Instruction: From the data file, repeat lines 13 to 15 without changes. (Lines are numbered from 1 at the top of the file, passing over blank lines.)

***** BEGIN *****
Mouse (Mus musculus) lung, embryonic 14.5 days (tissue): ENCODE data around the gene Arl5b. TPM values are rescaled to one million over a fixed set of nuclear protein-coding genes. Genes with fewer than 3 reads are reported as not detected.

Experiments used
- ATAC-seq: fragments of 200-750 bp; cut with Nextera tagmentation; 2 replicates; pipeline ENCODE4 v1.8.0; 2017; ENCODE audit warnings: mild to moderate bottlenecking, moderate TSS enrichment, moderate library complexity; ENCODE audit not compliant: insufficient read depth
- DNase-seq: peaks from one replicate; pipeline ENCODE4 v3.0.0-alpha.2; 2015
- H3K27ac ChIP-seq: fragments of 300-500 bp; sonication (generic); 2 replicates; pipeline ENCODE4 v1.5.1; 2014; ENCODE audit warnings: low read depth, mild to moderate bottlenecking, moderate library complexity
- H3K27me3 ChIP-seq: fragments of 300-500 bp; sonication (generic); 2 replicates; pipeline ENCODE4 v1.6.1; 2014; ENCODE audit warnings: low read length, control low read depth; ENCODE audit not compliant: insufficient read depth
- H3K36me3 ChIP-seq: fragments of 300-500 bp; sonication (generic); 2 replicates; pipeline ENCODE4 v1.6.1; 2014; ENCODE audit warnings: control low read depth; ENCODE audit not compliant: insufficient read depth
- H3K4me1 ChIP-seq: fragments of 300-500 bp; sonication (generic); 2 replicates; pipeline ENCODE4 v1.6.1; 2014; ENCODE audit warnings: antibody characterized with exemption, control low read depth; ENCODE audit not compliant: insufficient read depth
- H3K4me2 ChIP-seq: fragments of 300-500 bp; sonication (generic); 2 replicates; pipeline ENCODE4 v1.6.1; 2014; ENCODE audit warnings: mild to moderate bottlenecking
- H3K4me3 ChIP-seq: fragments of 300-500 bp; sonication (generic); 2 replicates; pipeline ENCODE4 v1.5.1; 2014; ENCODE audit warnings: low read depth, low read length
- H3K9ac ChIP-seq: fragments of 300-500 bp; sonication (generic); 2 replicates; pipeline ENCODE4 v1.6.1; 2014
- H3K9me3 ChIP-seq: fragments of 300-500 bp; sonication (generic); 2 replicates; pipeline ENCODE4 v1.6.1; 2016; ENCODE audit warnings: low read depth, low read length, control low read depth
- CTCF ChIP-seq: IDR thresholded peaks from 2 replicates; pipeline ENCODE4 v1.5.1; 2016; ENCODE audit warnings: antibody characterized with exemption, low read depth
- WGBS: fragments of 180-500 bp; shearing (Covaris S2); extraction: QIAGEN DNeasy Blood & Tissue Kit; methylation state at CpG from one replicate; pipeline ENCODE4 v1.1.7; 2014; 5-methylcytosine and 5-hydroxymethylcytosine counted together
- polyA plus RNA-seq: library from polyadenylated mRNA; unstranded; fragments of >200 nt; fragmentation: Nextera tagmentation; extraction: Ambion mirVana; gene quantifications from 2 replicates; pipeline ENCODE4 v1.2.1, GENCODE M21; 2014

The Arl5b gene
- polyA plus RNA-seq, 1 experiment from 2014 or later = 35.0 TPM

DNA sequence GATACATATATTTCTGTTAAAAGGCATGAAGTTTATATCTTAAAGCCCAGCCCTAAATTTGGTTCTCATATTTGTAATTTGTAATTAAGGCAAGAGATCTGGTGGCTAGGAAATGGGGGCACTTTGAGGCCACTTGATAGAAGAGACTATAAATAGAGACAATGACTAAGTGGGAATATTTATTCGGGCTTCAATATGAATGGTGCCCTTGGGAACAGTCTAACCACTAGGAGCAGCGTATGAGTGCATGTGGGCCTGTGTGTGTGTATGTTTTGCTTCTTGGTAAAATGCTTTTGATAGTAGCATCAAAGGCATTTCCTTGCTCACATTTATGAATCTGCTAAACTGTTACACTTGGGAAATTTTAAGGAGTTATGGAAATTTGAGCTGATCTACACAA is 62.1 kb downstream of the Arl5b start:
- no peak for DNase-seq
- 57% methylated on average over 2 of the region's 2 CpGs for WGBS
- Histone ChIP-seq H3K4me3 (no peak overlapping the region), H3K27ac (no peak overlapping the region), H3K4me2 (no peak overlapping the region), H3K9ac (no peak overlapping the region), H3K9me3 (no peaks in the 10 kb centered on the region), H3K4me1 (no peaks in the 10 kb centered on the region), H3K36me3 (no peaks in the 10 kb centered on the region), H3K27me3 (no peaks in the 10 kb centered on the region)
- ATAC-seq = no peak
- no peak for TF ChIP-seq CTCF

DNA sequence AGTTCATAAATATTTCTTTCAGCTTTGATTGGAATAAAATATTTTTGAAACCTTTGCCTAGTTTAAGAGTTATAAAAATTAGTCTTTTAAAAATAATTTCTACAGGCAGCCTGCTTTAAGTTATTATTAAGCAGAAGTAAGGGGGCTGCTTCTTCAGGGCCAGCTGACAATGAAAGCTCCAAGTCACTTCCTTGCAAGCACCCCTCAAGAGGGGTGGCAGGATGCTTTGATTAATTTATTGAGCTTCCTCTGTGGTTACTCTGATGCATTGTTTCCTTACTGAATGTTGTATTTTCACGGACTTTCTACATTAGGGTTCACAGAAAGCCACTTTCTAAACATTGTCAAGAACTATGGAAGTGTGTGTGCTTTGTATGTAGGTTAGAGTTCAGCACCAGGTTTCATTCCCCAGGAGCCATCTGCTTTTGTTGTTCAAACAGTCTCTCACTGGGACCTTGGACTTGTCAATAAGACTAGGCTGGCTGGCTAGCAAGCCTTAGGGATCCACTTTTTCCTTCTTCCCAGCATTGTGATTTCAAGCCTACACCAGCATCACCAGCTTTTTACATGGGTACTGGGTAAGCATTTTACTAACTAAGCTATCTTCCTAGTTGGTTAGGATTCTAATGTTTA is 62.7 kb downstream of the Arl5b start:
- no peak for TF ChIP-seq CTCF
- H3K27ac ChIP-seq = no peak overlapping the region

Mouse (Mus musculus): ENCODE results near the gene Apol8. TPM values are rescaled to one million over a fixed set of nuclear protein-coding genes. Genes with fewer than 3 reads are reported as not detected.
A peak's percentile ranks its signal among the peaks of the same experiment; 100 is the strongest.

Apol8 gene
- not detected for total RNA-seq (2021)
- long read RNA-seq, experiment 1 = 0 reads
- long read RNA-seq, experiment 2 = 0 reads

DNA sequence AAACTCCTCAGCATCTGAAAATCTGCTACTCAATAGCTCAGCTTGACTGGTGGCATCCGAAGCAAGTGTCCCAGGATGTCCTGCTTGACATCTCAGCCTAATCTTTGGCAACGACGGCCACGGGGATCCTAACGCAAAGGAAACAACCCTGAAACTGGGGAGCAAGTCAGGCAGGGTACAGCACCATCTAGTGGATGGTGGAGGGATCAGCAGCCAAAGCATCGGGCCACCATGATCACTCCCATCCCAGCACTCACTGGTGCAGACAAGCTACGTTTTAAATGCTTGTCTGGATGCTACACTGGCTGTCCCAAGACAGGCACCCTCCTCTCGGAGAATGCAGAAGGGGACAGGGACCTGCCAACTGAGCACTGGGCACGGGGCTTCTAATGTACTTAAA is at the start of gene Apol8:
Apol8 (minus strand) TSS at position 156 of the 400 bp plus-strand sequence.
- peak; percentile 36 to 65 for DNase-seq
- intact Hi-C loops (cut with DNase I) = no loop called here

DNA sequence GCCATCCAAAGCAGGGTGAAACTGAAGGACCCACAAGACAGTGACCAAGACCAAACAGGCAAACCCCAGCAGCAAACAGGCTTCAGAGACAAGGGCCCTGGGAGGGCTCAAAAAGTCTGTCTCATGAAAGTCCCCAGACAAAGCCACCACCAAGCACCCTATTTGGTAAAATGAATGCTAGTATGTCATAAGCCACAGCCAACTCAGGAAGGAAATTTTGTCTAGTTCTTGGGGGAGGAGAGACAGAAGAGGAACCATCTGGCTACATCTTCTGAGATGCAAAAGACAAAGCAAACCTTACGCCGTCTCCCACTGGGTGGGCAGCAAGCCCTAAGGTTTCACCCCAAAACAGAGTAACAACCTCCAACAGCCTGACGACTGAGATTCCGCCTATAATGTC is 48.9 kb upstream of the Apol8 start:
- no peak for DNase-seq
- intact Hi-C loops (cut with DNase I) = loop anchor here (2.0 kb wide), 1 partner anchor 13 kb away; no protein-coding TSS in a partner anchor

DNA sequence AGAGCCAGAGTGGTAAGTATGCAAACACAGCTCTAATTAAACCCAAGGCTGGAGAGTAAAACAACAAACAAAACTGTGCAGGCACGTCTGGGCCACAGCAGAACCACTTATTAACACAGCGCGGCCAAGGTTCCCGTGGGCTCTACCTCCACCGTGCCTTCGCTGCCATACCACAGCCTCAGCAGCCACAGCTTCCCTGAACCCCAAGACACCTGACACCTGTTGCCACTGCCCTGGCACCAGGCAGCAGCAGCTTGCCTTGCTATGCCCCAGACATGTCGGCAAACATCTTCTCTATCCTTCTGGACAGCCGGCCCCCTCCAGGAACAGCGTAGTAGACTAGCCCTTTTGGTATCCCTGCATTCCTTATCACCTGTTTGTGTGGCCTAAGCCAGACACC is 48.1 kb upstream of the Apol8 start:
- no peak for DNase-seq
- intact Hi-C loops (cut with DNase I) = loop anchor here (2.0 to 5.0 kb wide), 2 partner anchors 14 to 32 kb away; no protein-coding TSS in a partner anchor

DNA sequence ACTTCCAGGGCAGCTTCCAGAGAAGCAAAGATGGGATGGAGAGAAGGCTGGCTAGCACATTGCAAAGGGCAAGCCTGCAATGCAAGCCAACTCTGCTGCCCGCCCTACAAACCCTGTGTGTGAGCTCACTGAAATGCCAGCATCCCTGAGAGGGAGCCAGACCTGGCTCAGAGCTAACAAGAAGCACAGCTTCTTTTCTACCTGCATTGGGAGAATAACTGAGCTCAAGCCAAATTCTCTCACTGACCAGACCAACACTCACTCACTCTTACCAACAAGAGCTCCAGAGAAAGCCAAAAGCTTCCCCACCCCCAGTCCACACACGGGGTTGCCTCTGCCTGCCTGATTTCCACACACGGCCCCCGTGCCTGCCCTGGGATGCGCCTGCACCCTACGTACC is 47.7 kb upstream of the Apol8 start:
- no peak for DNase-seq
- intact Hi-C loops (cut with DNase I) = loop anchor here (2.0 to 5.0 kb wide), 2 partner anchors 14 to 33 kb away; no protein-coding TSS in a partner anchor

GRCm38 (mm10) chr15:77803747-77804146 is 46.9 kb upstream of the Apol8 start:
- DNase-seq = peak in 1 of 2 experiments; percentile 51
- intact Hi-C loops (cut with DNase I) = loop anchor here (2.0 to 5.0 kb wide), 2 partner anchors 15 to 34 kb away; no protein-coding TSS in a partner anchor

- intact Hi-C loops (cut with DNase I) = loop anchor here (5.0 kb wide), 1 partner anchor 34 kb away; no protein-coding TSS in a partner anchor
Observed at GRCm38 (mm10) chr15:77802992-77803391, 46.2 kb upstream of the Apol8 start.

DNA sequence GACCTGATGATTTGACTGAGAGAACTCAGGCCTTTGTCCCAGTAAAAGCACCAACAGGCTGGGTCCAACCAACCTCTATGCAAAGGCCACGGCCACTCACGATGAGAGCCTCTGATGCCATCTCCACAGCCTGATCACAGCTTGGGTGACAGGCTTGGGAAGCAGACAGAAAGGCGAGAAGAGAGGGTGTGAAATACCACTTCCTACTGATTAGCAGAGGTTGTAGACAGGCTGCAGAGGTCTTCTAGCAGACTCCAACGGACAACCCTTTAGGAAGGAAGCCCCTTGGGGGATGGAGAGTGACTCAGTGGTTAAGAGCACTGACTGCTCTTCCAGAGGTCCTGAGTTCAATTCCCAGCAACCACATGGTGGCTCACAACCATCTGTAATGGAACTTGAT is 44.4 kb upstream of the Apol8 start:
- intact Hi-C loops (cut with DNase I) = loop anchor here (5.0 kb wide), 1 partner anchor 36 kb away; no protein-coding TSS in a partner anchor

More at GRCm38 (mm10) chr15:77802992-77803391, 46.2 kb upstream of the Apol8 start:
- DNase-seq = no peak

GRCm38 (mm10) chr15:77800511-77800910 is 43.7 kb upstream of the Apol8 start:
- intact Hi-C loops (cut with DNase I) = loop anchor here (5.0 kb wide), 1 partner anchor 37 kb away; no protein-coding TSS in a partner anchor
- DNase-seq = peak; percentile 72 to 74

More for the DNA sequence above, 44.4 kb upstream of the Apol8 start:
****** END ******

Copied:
- CTCF ChIP-seq: IDR thresholded peaks from 2 replicates; pipeline ENCODE4 v1.5.1; 2016; ENCODE audit warnings: antibody characterized with exemption, low read depth
- WGBS: fragments of 180-500 bp; shearing (Covaris S2); extraction: QIAGEN DNeasy Blood & Tissue Kit; methylation state at CpG from one replicate; pipeline ENCODE4 v1.1.7; 2014; 5-methylcytosine and 5-hydroxymethylcytosine counted together
- polyA plus RNA-seq: library from polyadenylated mRNA; unstranded; fragments of >200 nt; fragmentation: Nextera tagmentation; extraction: Ambion mirVana; gene quantifications from 2 replicates; pipeline ENCODE4 v1.2.1, GENCODE M21; 2014